United States District Court, N.D. New York
JAMES R. FREZZELL, Plaintiff,
NEW YORK STATE DEPARTMENT OF LABOR, et al., Defendants.
MEMORANDUM-DECISION AND ORDER
LAWRERICE E. KAHN U.S. DISTRICT JUDGE
James R. Frezzell commenced this employment discrimination
action against his former employer, New York State Department
of Labor (“DOL”), as well as current and former
DOL employees Sara Harms, Justin Heinbuch, Heather Romano,
Margaret Sheehan-Nolan, John Triller, Marty Selleck, Symone
Wango, and Robert Young. Dkt. Nos. 1
(“Complaint”), 25 (“Amended
Complaint”). Plaintiff alleges unlawful discrimination
in violation of Title VII of the Civil Rights Act of 1964, 42
U.S.C. § 2000e et seq., 42 U.S.C. § 1981,
and the New York State Human Rights Law (“HRL”),
N.Y. Exec. Law § 290 et seq. Am. Compl.
¶¶ 36-97. Presently before the Court is
Defendants' motion for summary judgment. Dkt. Nos. 91
(“Motion”), 91-1 (“Statement of Material
Facts”), 91-2 (“Memorandum”). For the
reasons that follow, Defendants' Motion is granted.
facts below are drawn primarily from Defendants'
Statement of Material Facts. Local Rule 7.1 requires a party
opposing a summary judgment motion to submit a response to
the movant's statement of material facts, admitting or
denying the movant's factual assertions. L.R. 7.1(a)(3).
Each denial must include a specific citation to the record.
Id. “The Court shall deem admitted any
properly supported facts set forth in the Statement of
Material Facts that the opposing party does not specifically
controvert.” Id. Despite receiving an
extension of time in which to respond to Defendants'
Motion, Dkt. No. 94 (“May 2017 Order”), Plaintiff
has not submitted any response and does not dispute any
assertions in Defendants' Statement of Material Facts,
Docket. Therefore, the Court deems all “properly
supported facts set forth in the Statement of Material
Facts” as admitted. L.R. 7.1(a)(3).
Plaintiff's Employment at DOL
is an African American man. Am. Compl. ¶¶ 4, 37.
From 2003 until July 28, 2014, Plaintiff was employed by DOL
as a Local Veterans Employee Representative
(“LVER”) in the Albany Career Center. SMF
¶¶ 1-2. As an LVER, Plaintiff's primary
responsibility was providing support services to veterans
seeking employment and “referring them to jobs.”
Dkt. No. 91-34 (“Frezzell Transcript”) at
23:23-25. Sara Harms was Plaintiff's supervisor from May
2012 until his departure in 2014. SMF ¶¶ 2, 4. John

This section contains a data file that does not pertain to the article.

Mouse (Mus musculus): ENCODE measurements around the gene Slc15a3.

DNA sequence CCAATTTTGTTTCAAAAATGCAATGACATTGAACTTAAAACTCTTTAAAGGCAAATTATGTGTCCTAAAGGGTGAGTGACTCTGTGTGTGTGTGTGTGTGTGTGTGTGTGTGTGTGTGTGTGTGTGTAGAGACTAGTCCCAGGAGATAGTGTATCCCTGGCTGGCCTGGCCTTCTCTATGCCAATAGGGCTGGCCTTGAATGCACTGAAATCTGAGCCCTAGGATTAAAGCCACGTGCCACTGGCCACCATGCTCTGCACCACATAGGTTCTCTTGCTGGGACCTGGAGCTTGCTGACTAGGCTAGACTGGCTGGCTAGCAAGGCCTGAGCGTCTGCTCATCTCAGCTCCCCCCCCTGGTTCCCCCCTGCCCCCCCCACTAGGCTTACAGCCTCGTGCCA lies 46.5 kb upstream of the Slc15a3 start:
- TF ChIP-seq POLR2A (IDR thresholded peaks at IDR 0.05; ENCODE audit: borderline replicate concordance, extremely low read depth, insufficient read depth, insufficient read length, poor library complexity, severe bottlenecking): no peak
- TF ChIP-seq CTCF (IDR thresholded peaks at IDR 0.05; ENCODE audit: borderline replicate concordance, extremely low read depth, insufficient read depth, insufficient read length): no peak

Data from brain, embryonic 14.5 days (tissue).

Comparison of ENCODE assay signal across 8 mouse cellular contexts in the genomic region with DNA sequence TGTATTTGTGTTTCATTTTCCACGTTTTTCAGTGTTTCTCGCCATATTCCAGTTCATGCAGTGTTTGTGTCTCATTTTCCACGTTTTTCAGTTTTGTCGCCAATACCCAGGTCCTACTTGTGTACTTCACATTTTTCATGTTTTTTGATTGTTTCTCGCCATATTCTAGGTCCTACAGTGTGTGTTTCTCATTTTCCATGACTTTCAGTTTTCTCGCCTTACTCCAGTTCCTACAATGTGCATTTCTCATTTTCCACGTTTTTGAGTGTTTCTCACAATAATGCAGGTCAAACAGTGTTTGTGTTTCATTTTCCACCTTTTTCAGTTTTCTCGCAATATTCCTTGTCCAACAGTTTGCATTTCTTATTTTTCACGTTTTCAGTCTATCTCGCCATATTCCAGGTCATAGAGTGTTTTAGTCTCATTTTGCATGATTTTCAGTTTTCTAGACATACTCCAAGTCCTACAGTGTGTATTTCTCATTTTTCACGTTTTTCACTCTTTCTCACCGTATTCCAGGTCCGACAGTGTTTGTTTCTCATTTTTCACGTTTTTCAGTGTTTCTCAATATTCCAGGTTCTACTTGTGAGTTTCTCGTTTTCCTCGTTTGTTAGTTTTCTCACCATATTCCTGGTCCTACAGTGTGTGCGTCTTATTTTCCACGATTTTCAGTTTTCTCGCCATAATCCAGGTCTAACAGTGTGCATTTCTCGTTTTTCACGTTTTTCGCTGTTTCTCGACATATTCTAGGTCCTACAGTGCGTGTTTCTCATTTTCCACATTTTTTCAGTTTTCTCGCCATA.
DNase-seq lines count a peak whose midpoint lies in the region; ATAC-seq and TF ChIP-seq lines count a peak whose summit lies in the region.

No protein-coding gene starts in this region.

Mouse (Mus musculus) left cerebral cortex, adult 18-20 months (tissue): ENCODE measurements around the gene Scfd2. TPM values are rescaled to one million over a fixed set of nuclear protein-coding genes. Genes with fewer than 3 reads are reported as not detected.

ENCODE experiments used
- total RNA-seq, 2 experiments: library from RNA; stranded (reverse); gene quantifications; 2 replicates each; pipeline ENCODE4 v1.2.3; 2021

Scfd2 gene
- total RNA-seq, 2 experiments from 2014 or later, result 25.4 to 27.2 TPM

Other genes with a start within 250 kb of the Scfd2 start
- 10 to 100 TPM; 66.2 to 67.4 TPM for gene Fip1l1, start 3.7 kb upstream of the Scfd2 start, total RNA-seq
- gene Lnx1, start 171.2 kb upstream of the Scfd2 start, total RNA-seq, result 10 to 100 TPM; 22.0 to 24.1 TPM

Triller managed the Albany Career Center and was Harms's
supervisor. Id. ¶ 3. Plaintiff is the only
employee who has ever complained to Triller that Harms used
racially offensive language at work. Id. ¶ 23.
August 2013, Plaintiff requested permission to attend an
event called the African American Family Day. Am. Compl.
¶ 25; Frezzell Tr. at 156:12-157:12. DOL denied
Plaintiff's request because the event did not focus on
either jobs or veterans and, having participated in previous
African American Family Days, DOL did not believe many
veterans seeking employment would attend the event. SMF
¶ 46. Also in 2013, DOL implemented a new initiative
which aimed to find employment for all Career Center veteran
customers. Id. ¶¶ 51-52. As part of this
initiative, DOL increased accountability and reporting
requirements for offices charged with finding jobs for
veterans, including the Albany Career Center. Id.
¶¶ 56-57. As a result, LVERs such as Plaintiff were
subject to increased oversight and scrutiny, which caused
multiple employees to tell Harms they felt “singl[ed] .
. . out for scrutiny.” Id. ¶¶ 58-59.
The concerns were not specific to employees of a particular
race or sex. Id. ¶ 60. Harms told these
employees that she was more closely managing all staff
members in order to meet the office's employment
initiative goals. Id. ¶ 61.
2012, 2013, and 2014 performance evaluations reveal numerous
concerns regarding his performance and professionalism at the
Albany Career Center. For example, Plaintiff received an
unsatisfactory rating for “Problem Solving/Decision
Making” in his September 2012 evaluation, which
described “[h]is decision to tell a customer he was
another employee who no longer work[ed in the office]”
as “poor judgment.” Id. ¶ 48. The
evaluation also noted that Plaintiff had “frequent
unscheduled absences” and that he “resists
supervision and direction, and can be argumentative and
uncooperative.” Id. A 2013 evaluation included
similar concerns, stating that Plaintiff “needs to
continue to give his supervisor advance notice when he wants
time off, ” “sometimes openly challenges his
supervisors' directive prior to making suggested changes,
” and that he needed to “[c]ontinue working on
quality OSOS data entry/SMART subscriptions and to work on
developing a good rapport with his customers.”
Id. ¶ 49. Similar deficiencies were noted in
subsequent evaluations. E.g., id.